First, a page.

What causes fluid in the ear, and what does it mean?
Infections of both the outer and the middle ear can be attributed to fluid in the ear according to the Mayo Clinic and the National Institute on Deafness and Other Communication Disorders (NIDCD) respectively — but they are two different ailments with different treatments.
What causes an outer ear infection?
According to the Mayo Clinic when water remains in your ear after swimming the moisture can invite bacterial growth and then your outer ear canal can become infected. This outer ear infection (otitis externa) or swimmer’s ear can also happen when you put something — like a cotton swab — into your ear and it damages the skin that lines your ear canal.
If your child is suffering from swimmer’s ear they may complain of some itching or pain; they may have a hard time hearing and you may see yellowish pus ooze from the infected ear as the American Academy of Pediatrics (AAP) notes.
Treatment for an outer ear infection
When you bring your child to the doctor they may prescribe ear drops according to the AAP who also recommends using a preventative at-home solution after swimming to keep their ears dry.
The AAP also suggests that using cotton swabs to clean children’s ears may not be necessary.
What causes a middle ear infection?
The middle ear is on the other side of the eardrum from the ear canal. An infection of the middle ear usually stems from an illness in the sinus or throat such as a cold or an allergy as the Mayo Clinic notes. The nasal passages and eustachian tubes (tubes running from each middle ear to behind your nasal passages at the back of your throat) swell as a result of this kind of illness. This swelling along with mucus and inflammation can block the tubes and this can cause fluids to accumulate in the middle ear. The infection of this fluid is what produces middle ear infection symptoms.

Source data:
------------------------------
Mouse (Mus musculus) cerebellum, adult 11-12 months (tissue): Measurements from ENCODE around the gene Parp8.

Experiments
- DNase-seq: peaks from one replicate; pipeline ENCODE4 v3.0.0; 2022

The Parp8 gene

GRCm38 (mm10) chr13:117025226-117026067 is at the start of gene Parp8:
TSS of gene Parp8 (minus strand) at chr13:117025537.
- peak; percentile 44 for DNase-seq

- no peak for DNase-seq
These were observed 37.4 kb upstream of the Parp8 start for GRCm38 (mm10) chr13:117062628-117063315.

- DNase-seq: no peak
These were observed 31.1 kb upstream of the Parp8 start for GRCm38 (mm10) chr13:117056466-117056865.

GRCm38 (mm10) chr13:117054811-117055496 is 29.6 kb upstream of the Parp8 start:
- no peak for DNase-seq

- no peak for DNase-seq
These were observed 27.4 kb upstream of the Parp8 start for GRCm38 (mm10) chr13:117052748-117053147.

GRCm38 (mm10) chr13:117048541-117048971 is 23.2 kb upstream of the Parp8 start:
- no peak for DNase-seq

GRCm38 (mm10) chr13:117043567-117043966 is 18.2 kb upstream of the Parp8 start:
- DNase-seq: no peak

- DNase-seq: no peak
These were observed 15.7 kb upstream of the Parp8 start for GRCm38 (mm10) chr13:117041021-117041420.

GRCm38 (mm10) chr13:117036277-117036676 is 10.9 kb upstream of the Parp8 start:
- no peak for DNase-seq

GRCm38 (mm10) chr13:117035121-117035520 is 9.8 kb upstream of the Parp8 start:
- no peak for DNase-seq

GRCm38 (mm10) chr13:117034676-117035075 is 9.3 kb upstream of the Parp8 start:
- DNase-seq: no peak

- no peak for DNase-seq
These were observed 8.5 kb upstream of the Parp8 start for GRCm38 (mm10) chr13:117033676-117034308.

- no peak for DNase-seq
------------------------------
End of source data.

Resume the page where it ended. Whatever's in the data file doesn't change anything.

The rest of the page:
One of the most common causes of hearing loss in children is fluid in the ear from a middle ear infection according to the American Speech-Language-Hearing Association (ASHA). Luckily this type of hearing loss called conductive hearing loss is not usually permanent.
Complications of a middle ear infection
As NIDCD notes sometimes middle ear infection symptoms subside but there’s still fluid trapped behind the eardrum (the doctor can see this with a special instrument). This is called otitis media with effusion; the fluid can stay for a long time or seems to keep coming back without any other signs of infection. It can affect hearing.
Treatment for a middle ear infection
Once your doctor is sure your child has a middle ear infection they will probably prescribe an antibiotic and perhaps a pain reliever as NIDCD notes. ASHA recommends that if you’ve already been to an otolaryngologist (ear nose and throat specialist) and your child continues to have ear infections or issues with fluid the next two specialists you’ll want to talk to are an audiologist and a speech pathologist.
Now that you know about the different types of ear infections learn more about the symptoms of an ear infection and how best to avoid a full-blown ear infection.
Image source: Pexels